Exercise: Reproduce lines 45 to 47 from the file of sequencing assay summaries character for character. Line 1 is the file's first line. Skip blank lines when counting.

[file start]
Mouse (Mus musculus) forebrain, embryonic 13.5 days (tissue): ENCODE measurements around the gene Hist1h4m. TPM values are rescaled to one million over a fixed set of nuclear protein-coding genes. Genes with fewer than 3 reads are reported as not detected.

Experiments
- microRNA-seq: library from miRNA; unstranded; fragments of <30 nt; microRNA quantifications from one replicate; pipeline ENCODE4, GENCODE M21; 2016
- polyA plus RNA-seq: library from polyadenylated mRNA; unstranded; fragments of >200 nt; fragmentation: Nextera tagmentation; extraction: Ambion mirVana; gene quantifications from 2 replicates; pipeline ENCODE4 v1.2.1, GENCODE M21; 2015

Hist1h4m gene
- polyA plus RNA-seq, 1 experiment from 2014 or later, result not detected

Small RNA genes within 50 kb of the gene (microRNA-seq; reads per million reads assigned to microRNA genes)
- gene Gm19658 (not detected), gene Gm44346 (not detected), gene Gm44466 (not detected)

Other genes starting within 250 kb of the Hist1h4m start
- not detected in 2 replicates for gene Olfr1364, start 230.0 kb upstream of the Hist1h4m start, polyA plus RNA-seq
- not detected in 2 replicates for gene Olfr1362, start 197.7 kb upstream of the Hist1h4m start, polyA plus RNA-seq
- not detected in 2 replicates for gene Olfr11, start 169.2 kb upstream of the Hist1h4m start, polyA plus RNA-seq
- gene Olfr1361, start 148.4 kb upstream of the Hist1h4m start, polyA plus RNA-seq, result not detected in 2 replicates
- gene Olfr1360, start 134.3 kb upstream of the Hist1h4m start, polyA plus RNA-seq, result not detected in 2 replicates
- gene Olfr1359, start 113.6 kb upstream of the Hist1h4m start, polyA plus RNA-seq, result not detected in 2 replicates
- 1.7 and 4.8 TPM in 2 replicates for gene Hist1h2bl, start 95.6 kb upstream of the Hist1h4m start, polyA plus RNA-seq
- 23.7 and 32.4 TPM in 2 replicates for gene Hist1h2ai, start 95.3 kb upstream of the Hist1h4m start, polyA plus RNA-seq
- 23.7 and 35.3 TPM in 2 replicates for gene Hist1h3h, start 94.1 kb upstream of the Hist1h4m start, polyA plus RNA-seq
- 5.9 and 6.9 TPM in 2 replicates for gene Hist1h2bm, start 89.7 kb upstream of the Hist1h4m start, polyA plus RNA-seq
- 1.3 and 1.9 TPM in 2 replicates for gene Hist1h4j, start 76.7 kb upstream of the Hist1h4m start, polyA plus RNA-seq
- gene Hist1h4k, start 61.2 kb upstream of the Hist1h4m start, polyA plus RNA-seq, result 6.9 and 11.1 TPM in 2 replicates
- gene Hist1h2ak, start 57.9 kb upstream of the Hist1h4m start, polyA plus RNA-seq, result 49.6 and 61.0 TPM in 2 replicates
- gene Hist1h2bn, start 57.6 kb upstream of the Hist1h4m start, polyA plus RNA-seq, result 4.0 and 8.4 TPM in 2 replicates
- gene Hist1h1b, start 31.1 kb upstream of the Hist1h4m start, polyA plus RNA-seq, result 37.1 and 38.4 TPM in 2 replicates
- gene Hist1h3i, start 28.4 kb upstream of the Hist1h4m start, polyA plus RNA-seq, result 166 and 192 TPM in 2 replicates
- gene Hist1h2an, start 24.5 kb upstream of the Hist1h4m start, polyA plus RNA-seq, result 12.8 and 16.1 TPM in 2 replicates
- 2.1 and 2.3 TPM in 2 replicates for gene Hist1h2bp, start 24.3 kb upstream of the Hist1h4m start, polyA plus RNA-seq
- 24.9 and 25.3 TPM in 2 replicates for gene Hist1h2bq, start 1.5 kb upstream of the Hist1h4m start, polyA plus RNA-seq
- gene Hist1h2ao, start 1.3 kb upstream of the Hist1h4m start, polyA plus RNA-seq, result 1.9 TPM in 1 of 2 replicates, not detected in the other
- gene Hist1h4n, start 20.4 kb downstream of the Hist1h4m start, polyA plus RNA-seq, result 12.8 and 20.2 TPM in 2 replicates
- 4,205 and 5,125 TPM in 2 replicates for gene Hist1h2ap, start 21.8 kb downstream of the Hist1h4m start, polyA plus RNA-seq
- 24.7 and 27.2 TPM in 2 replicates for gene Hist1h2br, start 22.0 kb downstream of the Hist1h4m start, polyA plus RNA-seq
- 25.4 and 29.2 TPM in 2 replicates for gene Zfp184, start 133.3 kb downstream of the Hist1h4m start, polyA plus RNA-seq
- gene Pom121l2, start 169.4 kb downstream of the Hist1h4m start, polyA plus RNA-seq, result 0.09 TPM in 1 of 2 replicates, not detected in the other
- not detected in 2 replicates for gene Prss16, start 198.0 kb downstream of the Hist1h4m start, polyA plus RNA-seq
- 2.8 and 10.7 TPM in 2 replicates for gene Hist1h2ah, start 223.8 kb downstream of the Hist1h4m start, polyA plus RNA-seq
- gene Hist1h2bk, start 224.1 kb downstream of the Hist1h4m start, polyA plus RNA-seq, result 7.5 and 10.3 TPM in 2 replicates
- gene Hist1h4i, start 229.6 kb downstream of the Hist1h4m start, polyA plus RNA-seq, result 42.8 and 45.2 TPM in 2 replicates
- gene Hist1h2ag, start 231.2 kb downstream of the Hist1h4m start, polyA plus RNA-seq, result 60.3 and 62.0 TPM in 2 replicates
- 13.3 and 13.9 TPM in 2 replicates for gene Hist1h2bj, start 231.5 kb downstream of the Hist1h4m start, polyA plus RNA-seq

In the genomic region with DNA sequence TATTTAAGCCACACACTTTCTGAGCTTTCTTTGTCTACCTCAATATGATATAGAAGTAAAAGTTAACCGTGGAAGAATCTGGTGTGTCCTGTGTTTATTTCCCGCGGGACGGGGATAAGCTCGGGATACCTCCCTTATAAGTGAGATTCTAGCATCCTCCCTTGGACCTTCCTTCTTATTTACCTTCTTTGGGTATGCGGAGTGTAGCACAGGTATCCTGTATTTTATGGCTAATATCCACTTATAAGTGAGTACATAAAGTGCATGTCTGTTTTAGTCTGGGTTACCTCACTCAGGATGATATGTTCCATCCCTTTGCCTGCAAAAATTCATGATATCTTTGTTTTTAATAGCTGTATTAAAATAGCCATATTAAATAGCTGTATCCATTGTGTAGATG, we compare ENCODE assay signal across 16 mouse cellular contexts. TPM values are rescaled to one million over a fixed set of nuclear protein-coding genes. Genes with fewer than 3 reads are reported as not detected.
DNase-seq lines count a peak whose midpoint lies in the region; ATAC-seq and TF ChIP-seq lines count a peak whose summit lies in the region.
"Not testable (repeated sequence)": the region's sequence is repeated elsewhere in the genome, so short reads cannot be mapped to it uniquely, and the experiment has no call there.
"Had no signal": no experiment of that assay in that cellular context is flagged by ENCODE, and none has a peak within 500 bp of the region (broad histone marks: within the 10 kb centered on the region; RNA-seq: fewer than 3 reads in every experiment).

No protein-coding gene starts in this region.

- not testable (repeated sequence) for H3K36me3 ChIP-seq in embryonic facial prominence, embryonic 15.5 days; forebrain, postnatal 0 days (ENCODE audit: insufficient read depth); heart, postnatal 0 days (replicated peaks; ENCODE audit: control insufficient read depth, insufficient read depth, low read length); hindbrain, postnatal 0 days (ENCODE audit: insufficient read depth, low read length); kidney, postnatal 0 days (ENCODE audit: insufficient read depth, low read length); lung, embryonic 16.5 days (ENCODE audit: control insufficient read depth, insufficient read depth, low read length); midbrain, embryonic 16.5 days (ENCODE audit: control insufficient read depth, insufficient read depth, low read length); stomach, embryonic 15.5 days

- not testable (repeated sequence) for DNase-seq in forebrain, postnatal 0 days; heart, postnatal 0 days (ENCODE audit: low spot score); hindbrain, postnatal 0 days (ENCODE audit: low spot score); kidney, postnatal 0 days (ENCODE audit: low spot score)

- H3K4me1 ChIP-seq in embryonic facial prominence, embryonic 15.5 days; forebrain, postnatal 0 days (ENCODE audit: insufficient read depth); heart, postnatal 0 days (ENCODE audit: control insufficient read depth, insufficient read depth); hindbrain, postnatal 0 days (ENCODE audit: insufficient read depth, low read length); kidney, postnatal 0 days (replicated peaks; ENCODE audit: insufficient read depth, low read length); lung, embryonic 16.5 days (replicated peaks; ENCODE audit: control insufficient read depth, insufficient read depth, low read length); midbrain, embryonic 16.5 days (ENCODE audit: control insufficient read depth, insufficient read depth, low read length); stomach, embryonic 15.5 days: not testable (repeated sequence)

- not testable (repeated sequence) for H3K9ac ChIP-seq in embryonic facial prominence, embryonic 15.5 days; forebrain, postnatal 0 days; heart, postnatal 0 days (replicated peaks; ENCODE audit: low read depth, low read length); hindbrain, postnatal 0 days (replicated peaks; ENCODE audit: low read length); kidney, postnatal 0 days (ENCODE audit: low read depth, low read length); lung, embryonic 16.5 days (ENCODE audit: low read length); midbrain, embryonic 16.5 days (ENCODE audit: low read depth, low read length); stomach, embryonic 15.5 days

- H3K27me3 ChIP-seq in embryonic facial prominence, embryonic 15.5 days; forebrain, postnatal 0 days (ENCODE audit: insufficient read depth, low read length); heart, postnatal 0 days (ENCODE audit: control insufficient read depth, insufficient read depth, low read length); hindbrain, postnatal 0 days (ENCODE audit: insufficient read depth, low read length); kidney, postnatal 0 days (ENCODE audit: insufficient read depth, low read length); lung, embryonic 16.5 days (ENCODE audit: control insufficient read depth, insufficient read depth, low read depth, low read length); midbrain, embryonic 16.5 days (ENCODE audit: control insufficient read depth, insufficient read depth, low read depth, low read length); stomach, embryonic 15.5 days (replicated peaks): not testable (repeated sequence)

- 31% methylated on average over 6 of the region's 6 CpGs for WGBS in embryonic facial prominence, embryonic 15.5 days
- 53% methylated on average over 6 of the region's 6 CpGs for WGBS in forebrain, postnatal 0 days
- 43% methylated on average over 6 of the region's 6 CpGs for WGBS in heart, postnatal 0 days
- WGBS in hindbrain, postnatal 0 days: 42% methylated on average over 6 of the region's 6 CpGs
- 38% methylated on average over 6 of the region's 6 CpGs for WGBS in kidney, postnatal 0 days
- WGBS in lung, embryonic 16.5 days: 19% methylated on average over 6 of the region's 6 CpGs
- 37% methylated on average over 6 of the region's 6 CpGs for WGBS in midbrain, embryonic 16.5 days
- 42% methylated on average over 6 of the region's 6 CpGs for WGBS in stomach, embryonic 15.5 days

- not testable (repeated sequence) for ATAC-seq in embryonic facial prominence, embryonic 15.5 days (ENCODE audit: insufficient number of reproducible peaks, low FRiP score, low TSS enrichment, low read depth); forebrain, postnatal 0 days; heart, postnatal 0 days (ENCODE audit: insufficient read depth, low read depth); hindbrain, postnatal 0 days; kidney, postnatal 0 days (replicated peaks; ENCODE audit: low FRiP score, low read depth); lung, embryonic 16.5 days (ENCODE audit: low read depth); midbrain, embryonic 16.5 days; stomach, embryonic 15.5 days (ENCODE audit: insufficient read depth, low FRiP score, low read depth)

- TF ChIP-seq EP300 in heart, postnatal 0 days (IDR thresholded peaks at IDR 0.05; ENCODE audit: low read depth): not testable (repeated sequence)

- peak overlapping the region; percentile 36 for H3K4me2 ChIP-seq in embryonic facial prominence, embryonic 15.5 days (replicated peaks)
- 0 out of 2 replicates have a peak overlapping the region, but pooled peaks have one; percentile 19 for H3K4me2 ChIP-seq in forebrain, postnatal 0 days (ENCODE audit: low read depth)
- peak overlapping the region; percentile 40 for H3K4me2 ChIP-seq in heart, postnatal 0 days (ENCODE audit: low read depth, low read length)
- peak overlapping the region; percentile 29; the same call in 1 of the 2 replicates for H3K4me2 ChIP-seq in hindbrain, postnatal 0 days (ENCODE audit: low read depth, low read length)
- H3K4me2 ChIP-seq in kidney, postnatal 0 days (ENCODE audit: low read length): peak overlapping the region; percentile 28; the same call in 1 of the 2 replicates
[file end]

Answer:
No protein-coding gene starts in this region.

- not testable (repeated sequence) for H3K36me3 ChIP-seq in embryonic facial prominence, embryonic 15.5 days; forebrain, postnatal 0 days (ENCODE audit: insufficient read depth); heart, postnatal 0 days (replicated peaks; ENCODE audit: control insufficient read depth, insufficient read depth, low read length); hindbrain, postnatal 0 days (ENCODE audit: insufficient read depth, low read length); kidney, postnatal 0 days (ENCODE audit: insufficient read depth, low read length); lung, embryonic 16.5 days (ENCODE audit: control insufficient read depth, insufficient read depth, low read length); midbrain, embryonic 16.5 days (ENCODE audit: control insufficient read depth, insufficient read depth, low read length); stomach, embryonic 15.5 days

- not testable (repeated sequence) for DNase-seq in forebrain, postnatal 0 days; heart, postnatal 0 days (ENCODE audit: low spot score); hindbrain, postnatal 0 days (ENCODE audit: low spot score); kidney, postnatal 0 days (ENCODE audit: low spot score)